Argo cornstarch, baking powder, baking soda, barilla pasta, Bertolli extra-virgin olive oil, black pepper, Bob's Red Mill, Borden, brown sugar, Campbell's cream of mushroom soup, Campbell’s soups, casserole, chicken breast, Chiquita, Clabber Girl, College Inn, Cool Whip, crock pot, Daisy sour cream, dessert, Dijon mustard, Dole, domino sugar, eat, Eggland's Best eggs, food, Gold Medal flour, gordon bleu, granulated sugar, Green Giant, Hershey, Hodgkin’s Mill, Italian bread crumbs, Jell-O, Jif peanut butter, Johnsonville, keebler, Kerrygold Swiss cheese, kosher salt, Kraft, Kraft mayonnaise, land o lakes butter, Libby, McCormick spices, Morton salt, Pam Cooking Spray, Pepperidge Farm, Philadelphia cream cheese, Powdered sugar, recipe, Ritz crackers, Sara Lee, Sargento, sliced deli ham, slow cooker, Thorn Apple Valley, Toll House, TruMoo milk, tyson, vanilla, vanilla extract, Vlasic, Wesson vegetable oil, whipped topping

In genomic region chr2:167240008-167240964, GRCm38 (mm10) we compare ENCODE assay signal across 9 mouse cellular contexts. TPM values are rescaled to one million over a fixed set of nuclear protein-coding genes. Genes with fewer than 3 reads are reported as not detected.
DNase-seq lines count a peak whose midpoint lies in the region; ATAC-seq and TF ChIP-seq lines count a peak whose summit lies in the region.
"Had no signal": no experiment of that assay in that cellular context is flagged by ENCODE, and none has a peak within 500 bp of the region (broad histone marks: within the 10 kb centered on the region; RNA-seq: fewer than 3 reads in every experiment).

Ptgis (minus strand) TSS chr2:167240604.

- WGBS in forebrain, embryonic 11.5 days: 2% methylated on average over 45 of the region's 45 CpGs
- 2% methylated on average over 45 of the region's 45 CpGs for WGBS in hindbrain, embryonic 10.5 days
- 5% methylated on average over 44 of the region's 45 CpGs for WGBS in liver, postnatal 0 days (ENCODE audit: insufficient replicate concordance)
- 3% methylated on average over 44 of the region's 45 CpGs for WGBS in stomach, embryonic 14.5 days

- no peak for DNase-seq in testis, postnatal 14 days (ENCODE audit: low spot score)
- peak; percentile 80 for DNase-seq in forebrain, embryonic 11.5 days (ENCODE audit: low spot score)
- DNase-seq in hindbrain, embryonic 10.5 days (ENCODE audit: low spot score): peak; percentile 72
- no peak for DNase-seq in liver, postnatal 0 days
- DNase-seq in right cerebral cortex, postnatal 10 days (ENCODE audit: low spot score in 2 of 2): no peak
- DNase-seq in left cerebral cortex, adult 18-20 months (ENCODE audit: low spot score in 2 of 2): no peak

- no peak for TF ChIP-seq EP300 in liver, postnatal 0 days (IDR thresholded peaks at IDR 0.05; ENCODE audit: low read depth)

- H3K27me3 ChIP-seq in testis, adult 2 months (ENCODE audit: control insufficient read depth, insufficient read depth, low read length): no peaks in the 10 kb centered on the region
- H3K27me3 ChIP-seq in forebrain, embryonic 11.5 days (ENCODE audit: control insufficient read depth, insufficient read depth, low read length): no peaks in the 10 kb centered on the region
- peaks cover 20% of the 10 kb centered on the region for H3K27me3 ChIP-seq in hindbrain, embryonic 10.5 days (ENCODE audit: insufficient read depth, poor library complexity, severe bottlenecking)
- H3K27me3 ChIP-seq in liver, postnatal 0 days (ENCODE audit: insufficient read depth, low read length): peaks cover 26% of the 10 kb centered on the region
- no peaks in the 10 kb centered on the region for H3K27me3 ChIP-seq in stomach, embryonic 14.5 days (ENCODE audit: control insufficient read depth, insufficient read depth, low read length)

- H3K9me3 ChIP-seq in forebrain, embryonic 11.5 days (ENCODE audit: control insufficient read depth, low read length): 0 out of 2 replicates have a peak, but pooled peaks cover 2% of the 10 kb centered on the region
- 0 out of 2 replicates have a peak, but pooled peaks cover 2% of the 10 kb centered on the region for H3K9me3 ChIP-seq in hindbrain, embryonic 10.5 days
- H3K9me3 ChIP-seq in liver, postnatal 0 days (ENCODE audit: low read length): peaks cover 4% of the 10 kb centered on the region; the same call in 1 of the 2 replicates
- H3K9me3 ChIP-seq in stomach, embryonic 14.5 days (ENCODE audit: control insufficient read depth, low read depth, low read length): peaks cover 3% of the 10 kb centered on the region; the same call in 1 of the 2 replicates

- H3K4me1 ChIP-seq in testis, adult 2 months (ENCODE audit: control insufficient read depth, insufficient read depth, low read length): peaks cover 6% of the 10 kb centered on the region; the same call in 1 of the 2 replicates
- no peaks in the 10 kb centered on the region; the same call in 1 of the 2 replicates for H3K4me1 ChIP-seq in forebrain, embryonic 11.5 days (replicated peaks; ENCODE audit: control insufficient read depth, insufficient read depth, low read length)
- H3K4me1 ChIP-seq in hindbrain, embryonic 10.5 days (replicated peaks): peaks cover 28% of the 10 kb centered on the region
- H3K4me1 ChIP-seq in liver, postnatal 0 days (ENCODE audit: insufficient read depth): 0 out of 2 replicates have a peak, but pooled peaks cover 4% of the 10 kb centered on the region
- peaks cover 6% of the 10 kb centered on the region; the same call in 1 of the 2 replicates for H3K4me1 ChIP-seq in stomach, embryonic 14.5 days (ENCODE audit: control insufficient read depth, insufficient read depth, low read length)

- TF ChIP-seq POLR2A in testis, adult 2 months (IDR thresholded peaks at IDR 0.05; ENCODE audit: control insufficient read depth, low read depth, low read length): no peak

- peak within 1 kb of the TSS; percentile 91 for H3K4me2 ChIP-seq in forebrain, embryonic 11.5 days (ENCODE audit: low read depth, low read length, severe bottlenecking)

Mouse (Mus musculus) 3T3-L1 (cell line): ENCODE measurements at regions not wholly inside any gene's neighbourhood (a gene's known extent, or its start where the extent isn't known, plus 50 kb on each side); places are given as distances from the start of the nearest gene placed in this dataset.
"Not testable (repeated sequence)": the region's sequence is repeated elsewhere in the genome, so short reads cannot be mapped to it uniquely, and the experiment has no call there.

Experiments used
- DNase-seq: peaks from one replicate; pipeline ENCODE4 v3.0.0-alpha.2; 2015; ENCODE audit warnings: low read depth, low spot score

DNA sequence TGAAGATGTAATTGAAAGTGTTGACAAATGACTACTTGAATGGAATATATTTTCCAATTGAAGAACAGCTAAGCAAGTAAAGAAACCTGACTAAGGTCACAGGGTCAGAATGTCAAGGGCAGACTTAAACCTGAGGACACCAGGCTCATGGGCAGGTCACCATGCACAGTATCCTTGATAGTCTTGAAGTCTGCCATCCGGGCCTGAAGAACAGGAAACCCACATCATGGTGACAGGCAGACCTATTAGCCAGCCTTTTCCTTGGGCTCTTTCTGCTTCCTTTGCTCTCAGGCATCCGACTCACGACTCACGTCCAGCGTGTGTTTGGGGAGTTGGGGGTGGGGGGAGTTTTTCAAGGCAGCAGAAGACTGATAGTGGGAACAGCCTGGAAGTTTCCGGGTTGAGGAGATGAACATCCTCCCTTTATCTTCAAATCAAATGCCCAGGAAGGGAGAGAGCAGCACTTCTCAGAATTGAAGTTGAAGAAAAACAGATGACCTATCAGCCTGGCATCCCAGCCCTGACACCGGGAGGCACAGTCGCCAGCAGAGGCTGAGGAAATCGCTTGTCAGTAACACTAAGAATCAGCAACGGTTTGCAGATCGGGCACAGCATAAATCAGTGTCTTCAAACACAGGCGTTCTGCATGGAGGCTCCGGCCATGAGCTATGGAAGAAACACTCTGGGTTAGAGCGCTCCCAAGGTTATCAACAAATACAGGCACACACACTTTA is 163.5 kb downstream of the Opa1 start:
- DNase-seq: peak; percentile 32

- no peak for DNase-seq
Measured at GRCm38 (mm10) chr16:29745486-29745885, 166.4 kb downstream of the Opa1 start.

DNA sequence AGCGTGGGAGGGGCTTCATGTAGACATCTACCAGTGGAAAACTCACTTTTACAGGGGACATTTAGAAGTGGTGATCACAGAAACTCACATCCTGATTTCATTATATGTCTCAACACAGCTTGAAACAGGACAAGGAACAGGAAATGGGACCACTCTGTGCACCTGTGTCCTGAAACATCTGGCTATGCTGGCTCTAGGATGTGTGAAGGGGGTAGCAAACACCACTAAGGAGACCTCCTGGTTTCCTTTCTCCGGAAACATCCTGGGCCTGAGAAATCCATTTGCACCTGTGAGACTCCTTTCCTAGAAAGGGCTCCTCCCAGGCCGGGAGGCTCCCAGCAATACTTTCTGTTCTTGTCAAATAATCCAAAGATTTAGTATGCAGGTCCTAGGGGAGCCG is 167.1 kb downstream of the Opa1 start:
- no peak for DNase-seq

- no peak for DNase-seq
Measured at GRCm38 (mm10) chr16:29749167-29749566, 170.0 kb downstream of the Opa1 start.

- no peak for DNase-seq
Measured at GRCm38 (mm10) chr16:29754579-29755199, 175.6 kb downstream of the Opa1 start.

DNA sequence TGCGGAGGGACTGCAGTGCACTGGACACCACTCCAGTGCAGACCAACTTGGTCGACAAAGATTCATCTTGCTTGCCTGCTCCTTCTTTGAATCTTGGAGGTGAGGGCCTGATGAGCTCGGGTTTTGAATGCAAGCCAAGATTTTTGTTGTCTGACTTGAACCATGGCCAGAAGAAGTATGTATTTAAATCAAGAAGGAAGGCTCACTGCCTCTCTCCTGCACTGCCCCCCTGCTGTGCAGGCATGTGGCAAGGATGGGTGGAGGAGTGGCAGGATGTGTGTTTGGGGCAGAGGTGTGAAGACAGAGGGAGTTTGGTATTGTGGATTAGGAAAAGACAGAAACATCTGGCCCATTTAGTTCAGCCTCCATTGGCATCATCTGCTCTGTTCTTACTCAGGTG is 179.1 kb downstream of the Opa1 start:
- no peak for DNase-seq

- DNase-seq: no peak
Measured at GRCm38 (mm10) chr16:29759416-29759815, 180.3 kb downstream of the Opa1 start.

I took a lot of psychology classes in college because I found it interesting to learn how people’s minds worked. There was this one activity where everyone in class had to bring something that described him or her. One of my classmates, the “heartthrob” in class, was called first. He brought his backpack in front and took out a plastic bag. He didn’t open it, saying it would stink. It happened to be cordon bleu. Something that he bought two weeks ago and never took out from his backpack.
He said he was like the cordon bleu. He “tasted” so good with all the goodness inside him, but everyone always appreciated just his looks. And because of that, what was inside him remained hidden. It would soon rot because no one dared to look at what’s in there. All I could say was—I’d never look at cordon bleu the same way again.
Photo courtesy of Food.com. Recipe courtesy of Mr.Food.
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